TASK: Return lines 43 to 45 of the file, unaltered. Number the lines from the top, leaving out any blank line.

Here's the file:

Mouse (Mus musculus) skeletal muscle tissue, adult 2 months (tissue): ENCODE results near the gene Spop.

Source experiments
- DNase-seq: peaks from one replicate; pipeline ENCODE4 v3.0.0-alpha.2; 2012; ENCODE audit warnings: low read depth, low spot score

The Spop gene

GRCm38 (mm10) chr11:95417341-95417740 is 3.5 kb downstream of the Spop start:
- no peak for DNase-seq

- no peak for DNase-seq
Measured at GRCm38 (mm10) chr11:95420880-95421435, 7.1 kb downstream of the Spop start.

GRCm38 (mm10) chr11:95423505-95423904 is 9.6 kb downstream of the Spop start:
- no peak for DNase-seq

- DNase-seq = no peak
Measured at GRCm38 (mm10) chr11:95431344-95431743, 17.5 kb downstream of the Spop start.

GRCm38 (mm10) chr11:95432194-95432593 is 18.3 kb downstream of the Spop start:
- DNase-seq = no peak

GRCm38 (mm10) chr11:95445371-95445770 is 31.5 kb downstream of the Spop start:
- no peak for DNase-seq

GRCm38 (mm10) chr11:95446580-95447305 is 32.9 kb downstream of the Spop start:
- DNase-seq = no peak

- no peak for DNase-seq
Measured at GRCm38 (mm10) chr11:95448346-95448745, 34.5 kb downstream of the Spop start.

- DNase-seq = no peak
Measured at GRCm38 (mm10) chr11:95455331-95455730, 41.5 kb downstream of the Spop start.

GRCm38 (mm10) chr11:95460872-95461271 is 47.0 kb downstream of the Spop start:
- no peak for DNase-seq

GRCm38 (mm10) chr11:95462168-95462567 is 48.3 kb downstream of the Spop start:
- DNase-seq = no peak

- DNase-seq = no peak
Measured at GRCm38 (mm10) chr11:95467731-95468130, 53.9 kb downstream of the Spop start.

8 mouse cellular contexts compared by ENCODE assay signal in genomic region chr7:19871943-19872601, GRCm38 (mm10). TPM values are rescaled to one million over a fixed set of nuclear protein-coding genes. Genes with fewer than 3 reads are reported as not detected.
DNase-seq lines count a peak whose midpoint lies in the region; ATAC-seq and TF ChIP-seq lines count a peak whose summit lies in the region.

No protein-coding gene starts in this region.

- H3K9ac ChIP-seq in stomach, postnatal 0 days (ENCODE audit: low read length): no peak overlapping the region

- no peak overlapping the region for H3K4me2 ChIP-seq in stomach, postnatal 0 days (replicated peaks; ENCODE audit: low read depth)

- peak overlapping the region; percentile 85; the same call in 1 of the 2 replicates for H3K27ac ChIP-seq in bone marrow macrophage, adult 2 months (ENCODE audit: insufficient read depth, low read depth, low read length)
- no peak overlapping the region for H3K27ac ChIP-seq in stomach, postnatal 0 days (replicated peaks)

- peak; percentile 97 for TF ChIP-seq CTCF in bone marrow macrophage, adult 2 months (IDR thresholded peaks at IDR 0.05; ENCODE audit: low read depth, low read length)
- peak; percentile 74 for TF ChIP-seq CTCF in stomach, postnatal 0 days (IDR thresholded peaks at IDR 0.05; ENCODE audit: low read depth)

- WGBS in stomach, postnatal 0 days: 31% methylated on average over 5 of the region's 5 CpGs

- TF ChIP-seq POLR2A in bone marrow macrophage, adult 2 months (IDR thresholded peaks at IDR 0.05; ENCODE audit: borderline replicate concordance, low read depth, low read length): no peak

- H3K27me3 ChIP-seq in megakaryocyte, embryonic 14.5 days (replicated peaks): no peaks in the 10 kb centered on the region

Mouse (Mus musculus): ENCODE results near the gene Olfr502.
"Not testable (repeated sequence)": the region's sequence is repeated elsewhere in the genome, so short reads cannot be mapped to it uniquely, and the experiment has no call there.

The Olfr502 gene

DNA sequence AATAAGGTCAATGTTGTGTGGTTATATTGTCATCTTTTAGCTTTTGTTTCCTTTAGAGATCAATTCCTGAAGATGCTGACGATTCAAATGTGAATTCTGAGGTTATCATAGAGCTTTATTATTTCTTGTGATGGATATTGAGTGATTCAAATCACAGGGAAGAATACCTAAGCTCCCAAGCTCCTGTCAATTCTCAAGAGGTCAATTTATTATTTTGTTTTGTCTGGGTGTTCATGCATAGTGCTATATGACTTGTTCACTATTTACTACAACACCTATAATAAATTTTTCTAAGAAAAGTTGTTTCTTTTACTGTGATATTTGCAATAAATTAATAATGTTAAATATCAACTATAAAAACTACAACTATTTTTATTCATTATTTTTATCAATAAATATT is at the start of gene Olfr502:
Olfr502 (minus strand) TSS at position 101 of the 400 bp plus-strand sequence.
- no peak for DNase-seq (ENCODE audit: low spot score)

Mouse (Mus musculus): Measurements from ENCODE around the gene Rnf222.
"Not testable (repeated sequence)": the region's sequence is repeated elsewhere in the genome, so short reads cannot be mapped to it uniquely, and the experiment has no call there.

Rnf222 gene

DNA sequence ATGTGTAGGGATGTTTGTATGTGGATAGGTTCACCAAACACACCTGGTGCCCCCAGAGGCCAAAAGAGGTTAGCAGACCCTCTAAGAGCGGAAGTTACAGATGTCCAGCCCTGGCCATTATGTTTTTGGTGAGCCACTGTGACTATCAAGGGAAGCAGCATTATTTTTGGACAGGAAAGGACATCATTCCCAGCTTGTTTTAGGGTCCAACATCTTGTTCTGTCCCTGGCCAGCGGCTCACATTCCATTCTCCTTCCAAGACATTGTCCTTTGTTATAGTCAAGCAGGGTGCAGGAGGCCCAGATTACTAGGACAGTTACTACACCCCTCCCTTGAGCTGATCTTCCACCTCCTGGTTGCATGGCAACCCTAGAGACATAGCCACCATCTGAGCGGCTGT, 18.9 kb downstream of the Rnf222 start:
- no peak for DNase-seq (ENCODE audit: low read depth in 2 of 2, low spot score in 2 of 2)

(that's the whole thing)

The Olfr502 gene

DNA sequence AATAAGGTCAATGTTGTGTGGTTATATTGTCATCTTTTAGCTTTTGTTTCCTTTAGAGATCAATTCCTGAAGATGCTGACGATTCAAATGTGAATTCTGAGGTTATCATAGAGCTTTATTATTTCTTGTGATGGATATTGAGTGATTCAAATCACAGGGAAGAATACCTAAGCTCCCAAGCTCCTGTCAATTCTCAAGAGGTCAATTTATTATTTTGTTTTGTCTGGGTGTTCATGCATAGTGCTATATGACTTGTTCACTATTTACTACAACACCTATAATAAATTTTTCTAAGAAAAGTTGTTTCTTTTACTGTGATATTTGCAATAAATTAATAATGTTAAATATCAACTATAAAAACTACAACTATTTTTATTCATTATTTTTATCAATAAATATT is at the start of gene Olfr502:
Olfr502 (minus strand) TSS at position 101 of the 400 bp plus-strand sequence.